Twitter: raymondcamden


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Using argumentCollection with AJAX calls to ColdFusion Components

11-01-2010 8,968 views jQuery, ColdFusion 19 Comments

Wow, this is a cool tip. I've had this in my queue to write about for a few weeks now but I was delayed due to MAX. Credit for this goes to Stephen Duncan Jr - I'm just passing it along - and to be honest - it kinda seems obvious now - but it's certainly not something I've thought of before. I've said it before - but I'll say it again. I love my readers.

Back in March I blogged about an interesting problem I ran into with jQuery and CFCs. This wasn't a jQuery specific issue, but as I use jQuery most of the time I ran into it there. I won't repeat the entire previous blog entry, but the basic problem was that there didn't seem to be a good way to post arrays of data to a back end CFC. jQuery does serialize the array, but it does it in a way that makes CFCs sad. My solution was to encode the array into JSON and update my CFC to accept either "real" arrays or JSON-encoded arrays. It worked... but I hated modifying my CFC.

Fast forward a few months and a reader, Stephen Duncan JR, pointed out something interesting. If you read his comment, you will see he did something a bit different. Instead of simply passing data=json version of array, he passed a JSON-encoded version of a structure containing name-value pairs. He used the argumentCollection feature of CFCs.

If this is the first time you've heard of argumentCollection, don't be surprised. It is documented but not used very often. It's based on an even older feature, attributeCollection, that is used in custom tags. argumentCollection allows you to pass a structure of names and values. ColdFusion will treat this as if they were real arguments and values. So consider a structure data that contains:

name=ray
age=37
coolness=epic

If you pass argumentCollection=data to a CFC method (or any UDF), then ColdFusion acts as if you had passed arguments name, age, and coolness. As I said above, this isn't new at all, but I've never seen it used with an AJAX post like this. What's nice then is that on the server side, you can have a "proper" method without any if/else statement to see if the result was JSON. As a quick example, here is an updated version of the front end code based on the previous example. I went ahead and added jquery-json to the template to further simplify things.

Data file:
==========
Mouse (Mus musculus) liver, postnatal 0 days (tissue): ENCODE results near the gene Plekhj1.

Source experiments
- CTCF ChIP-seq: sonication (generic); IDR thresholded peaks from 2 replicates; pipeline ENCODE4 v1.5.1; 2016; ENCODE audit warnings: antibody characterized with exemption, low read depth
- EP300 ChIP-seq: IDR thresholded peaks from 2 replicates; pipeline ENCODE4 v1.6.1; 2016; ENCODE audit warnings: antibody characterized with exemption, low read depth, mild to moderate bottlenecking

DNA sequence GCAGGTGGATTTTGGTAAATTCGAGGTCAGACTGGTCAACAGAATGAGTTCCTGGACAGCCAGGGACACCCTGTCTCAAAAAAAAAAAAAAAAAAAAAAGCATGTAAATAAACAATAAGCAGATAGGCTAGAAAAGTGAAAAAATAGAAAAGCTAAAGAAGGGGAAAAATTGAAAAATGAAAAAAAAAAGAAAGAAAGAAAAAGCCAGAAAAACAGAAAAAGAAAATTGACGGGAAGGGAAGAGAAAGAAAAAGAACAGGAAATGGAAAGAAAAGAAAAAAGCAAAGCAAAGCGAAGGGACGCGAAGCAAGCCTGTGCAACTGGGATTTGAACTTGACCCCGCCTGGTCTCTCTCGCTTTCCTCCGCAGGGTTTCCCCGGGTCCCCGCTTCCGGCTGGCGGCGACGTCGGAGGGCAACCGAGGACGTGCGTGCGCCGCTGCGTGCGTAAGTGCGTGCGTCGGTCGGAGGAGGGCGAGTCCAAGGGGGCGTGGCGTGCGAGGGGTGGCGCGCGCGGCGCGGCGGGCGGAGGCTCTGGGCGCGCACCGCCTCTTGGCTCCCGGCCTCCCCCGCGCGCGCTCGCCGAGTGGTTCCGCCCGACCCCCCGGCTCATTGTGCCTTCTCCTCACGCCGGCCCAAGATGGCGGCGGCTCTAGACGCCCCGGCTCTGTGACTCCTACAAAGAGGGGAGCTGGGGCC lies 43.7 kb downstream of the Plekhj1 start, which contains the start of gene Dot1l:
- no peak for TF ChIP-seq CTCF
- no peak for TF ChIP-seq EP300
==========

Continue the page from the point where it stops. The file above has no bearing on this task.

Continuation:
view plain print about
1<html>
2
3<head>
4<script type="text/javascript" src="http://ajax.googleapis.com/ajax/libs/jquery/1/jquery.min.js"></script>
5<script type="text/javascript" src="jquery.json.min.js"></script>
6<script>
7
8$(document).ready(function() {
9    var mydata = {data:[1,2,3,4,5,"Camden,Raymond"]};
10
11    $.post("test.cfc", {method:"handleArray",argumentCollection:$.toJSON(mydata), returnFormat:"plain"}, function(res) {
12        alert($.trim(res));
13    })
14
15});
16
17</script>
18</head>
19<body>
20</body>
21</html>

And as I said before, the back end CFC is now nice and simple:

view plain print about
1<cfcomponent>
2
3<cffunction name="handleArray" access="remote" returnType="numeric">
4    <cfargument name="data" type="array" required="true">
5    <cfreturn arrayLen(arguments.data)>
6</cffunction>
7
8</cfcomponent>

19 Comments

  • Commented on 11-01-2010 at 9:34 PM
    I've only been pairing jQuery with ColdFusion over the last year or so but in that time I've use both together heavily. This JSON and CfArgument technique was something I came across very early and constantly use it. I've ended up using JSON in so many more situations and ways than I'd previously ever though. I blame CF :) CF makes it a dream.

    Thanks for posting this. It's a great clarification on the topic.
  • Chris H #
    Commented on 11-02-2010 at 4:36 AM
    Nice tip, thanks!
    Should also work with Ext.util.JSON.encode()
  • Commented on 11-02-2010 at 8:22 PM
    I love seeing solutions that use the syntax of the existing language.
    With AJAX, two things I always remember to use are: cfsetting showdebugoutput="false" at the component level, and output="false" for the functions.
  • Commented on 11-04-2010 at 4:08 PM
    This is amazing! I enjoy argumentCollection on the server side, but I had NO idea that you could use it in URL-based invocation. Is this something new in CF9? Or have I just been unaware of it for a long time?
  • Commented on 11-04-2010 at 4:56 PM
    Since argumentCollection was supported server side with 6, I'd say this probably worked in 6. However, with CFCs only outputting WDDX back then, I don't think many people used them for AJAX.
  • Commented on 11-04-2010 at 9:02 PM